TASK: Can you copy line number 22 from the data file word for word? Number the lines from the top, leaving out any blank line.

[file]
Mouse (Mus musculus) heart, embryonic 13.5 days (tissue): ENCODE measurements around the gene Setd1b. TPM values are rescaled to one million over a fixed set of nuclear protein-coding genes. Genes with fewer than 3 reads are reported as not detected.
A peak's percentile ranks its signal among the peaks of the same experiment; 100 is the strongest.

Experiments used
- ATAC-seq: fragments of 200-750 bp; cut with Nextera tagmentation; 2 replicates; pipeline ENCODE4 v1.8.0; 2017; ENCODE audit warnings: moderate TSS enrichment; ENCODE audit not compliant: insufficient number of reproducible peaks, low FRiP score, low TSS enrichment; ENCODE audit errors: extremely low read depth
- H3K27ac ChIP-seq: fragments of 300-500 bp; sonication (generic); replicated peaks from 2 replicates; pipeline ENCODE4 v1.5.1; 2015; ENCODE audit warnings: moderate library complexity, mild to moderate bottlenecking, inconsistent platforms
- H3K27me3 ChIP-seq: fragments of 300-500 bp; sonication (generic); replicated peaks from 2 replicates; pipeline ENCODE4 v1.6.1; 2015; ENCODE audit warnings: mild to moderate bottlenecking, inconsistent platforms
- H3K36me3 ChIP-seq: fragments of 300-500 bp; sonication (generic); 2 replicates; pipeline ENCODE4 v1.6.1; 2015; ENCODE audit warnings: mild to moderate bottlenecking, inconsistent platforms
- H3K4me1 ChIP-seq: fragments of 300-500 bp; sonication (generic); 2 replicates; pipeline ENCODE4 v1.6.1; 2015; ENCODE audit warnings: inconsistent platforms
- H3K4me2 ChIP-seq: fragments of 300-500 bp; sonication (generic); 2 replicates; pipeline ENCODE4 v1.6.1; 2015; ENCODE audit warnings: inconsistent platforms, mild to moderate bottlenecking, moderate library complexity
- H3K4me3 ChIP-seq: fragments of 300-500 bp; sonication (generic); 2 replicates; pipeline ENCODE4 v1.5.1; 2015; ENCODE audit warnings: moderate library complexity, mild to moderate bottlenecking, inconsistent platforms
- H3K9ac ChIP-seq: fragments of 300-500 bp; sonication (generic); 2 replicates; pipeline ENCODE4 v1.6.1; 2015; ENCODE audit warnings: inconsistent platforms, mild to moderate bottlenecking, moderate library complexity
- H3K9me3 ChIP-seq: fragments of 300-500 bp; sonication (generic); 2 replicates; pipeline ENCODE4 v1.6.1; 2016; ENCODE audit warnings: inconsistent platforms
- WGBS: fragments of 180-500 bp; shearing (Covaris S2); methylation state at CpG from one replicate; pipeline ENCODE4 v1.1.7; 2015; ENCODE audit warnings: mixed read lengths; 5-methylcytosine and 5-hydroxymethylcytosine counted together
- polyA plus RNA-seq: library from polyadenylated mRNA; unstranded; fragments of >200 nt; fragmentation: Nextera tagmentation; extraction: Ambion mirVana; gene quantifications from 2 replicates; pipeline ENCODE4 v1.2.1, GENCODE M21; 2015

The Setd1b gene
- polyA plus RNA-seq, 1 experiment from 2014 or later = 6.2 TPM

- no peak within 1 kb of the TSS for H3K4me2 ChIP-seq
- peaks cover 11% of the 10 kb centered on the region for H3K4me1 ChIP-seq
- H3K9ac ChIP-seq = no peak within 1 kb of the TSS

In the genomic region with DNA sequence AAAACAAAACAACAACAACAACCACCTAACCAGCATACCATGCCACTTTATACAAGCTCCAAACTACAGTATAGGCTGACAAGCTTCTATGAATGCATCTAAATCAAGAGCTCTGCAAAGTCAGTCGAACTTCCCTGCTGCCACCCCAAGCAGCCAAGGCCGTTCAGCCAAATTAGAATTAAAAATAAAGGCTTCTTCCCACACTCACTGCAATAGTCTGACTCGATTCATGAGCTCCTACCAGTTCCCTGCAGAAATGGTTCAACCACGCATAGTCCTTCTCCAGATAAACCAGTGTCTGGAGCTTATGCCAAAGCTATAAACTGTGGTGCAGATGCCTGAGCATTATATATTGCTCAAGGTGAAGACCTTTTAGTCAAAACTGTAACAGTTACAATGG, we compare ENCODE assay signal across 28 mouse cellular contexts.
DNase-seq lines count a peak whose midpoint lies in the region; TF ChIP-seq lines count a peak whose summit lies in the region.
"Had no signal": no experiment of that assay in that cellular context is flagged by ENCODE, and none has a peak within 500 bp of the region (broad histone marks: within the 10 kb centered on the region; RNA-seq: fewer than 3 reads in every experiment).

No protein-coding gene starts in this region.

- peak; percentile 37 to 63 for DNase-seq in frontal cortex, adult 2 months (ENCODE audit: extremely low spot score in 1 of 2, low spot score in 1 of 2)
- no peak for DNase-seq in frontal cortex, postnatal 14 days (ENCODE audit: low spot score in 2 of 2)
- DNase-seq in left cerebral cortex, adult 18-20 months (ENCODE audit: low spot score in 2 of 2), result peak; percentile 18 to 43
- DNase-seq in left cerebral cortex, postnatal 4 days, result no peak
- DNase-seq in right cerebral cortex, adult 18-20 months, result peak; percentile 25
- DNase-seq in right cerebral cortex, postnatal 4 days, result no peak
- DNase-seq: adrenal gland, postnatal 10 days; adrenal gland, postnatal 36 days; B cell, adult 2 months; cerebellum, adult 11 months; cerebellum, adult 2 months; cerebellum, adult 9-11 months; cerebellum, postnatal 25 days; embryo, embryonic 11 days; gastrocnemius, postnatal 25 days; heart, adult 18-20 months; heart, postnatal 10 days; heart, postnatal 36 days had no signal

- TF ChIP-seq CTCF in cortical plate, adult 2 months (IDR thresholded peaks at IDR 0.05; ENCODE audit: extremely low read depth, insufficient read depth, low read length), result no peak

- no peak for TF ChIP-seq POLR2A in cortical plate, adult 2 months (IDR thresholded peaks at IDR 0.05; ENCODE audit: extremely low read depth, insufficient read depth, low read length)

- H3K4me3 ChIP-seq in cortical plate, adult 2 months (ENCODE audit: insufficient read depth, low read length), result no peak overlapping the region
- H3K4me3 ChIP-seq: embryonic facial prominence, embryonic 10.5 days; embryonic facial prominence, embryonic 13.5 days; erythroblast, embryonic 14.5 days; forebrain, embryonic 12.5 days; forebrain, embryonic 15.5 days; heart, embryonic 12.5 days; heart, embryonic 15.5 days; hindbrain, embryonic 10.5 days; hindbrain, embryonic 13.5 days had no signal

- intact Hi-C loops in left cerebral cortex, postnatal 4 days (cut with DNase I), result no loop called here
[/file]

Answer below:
"Had no signal": no experiment of that assay in that cellular context is flagged by ENCODE, and none has a peak within 500 bp of the region (broad histone marks: within the 10 kb centered on the region; RNA-seq: fewer than 3 reads in every experiment).